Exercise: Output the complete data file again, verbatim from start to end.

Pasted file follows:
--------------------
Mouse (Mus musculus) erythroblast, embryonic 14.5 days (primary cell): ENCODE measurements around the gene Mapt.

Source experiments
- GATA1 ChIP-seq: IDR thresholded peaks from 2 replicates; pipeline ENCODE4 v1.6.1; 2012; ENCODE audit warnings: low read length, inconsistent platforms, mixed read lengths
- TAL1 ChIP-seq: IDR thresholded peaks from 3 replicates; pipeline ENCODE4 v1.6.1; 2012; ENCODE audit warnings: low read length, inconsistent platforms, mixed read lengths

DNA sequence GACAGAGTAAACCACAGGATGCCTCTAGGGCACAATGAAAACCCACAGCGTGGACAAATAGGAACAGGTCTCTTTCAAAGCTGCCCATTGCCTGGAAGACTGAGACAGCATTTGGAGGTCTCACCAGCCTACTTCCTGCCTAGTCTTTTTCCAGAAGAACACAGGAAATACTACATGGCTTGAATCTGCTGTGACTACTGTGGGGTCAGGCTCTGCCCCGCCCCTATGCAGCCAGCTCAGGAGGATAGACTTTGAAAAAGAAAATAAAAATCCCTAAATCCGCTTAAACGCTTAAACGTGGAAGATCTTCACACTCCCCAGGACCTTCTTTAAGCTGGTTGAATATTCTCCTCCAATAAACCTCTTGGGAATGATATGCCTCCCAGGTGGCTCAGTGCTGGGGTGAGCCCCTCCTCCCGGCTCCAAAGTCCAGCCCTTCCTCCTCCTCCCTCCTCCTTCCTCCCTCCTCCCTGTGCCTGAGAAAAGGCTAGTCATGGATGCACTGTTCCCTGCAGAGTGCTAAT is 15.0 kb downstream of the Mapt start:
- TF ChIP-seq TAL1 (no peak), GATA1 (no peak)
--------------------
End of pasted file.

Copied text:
Mouse (Mus musculus) erythroblast, embryonic 14.5 days (primary cell): ENCODE measurements around the gene Mapt.

Source experiments
- GATA1 ChIP-seq: IDR thresholded peaks from 2 replicates; pipeline ENCODE4 v1.6.1; 2012; ENCODE audit warnings: low read length, inconsistent platforms, mixed read lengths
- TAL1 ChIP-seq: IDR thresholded peaks from 3 replicates; pipeline ENCODE4 v1.6.1; 2012; ENCODE audit warnings: low read length, inconsistent platforms, mixed read lengths

DNA sequence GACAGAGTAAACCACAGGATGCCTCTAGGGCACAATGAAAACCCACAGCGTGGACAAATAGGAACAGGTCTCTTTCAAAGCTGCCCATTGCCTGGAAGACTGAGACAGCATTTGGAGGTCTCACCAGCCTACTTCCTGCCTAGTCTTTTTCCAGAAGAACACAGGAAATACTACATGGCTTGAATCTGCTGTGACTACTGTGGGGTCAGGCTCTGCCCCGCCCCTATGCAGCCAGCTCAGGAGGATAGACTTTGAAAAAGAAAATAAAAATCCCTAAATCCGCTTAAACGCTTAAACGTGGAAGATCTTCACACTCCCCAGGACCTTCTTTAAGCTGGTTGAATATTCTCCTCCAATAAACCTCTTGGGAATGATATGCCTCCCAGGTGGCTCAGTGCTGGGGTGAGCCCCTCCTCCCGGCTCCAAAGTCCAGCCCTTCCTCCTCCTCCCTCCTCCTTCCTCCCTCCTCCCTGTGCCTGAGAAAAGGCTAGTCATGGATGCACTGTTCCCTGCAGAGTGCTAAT is 15.0 kb downstream of the Mapt start:
- TF ChIP-seq TAL1 (no peak), GATA1 (no peak)